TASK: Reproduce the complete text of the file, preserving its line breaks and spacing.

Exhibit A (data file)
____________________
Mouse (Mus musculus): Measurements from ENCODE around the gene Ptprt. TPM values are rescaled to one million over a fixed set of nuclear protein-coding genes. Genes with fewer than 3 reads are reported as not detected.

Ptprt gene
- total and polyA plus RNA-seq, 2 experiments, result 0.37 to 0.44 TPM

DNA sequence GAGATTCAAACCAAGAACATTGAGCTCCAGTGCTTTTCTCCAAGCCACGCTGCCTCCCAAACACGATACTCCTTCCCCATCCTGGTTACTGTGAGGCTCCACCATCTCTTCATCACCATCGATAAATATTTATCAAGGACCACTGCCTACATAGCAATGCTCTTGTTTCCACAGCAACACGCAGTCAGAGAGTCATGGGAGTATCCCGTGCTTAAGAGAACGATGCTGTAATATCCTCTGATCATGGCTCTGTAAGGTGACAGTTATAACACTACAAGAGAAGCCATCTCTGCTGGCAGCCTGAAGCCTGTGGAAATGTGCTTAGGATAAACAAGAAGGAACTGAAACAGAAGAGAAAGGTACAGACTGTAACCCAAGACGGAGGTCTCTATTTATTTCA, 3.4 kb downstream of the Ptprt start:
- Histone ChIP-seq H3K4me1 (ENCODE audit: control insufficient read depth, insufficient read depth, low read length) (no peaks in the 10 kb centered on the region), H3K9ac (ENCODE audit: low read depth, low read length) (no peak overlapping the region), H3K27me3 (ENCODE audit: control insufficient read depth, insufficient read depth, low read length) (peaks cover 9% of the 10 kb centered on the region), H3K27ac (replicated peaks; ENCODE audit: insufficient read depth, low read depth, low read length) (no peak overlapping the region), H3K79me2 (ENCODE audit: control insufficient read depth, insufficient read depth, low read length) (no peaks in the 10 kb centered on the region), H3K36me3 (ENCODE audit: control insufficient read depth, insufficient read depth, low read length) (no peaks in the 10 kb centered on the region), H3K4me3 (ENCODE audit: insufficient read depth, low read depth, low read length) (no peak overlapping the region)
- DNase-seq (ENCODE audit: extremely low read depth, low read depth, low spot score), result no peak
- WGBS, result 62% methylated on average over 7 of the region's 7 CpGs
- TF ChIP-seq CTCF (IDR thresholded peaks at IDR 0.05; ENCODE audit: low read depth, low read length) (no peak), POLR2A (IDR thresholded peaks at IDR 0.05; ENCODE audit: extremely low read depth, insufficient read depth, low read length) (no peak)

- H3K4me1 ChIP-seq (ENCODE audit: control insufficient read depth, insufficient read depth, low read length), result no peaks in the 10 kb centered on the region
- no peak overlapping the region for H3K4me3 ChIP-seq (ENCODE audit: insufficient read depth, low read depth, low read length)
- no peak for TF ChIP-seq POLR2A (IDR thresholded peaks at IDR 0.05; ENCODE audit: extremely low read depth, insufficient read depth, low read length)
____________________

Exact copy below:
Mouse (Mus musculus): Measurements from ENCODE around the gene Ptprt. TPM values are rescaled to one million over a fixed set of nuclear protein-coding genes. Genes with fewer than 3 reads are reported as not detected.

Ptprt gene
- total and polyA plus RNA-seq, 2 experiments, result 0.37 to 0.44 TPM

DNA sequence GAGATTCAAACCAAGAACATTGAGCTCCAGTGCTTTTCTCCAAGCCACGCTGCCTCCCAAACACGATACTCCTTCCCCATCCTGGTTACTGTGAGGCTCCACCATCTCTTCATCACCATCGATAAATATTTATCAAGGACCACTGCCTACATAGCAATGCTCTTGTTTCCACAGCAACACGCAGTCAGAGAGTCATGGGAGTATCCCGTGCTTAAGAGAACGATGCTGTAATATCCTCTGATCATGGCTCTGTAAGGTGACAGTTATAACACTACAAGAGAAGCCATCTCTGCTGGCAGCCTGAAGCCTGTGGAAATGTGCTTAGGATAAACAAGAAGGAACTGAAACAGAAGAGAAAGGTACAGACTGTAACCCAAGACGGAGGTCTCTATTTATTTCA, 3.4 kb downstream of the Ptprt start:
- Histone ChIP-seq H3K4me1 (ENCODE audit: control insufficient read depth, insufficient read depth, low read length) (no peaks in the 10 kb centered on the region), H3K9ac (ENCODE audit: low read depth, low read length) (no peak overlapping the region), H3K27me3 (ENCODE audit: control insufficient read depth, insufficient read depth, low read length) (peaks cover 9% of the 10 kb centered on the region), H3K27ac (replicated peaks; ENCODE audit: insufficient read depth, low read depth, low read length) (no peak overlapping the region), H3K79me2 (ENCODE audit: control insufficient read depth, insufficient read depth, low read length) (no peaks in the 10 kb centered on the region), H3K36me3 (ENCODE audit: control insufficient read depth, insufficient read depth, low read length) (no peaks in the 10 kb centered on the region), H3K4me3 (ENCODE audit: insufficient read depth, low read depth, low read length) (no peak overlapping the region)
- DNase-seq (ENCODE audit: extremely low read depth, low read depth, low spot score), result no peak
- WGBS, result 62% methylated on average over 7 of the region's 7 CpGs
- TF ChIP-seq CTCF (IDR thresholded peaks at IDR 0.05; ENCODE audit: low read depth, low read length) (no peak), POLR2A (IDR thresholded peaks at IDR 0.05; ENCODE audit: extremely low read depth, insufficient read depth, low read length) (no peak)

- H3K4me1 ChIP-seq (ENCODE audit: control insufficient read depth, insufficient read depth, low read length), result no peaks in the 10 kb centered on the region
- no peak overlapping the region for H3K4me3 ChIP-seq (ENCODE audit: insufficient read depth, low read depth, low read length)
- no peak for TF ChIP-seq POLR2A (IDR thresholded peaks at IDR 0.05; ENCODE audit: extremely low read depth, insufficient read depth, low read length)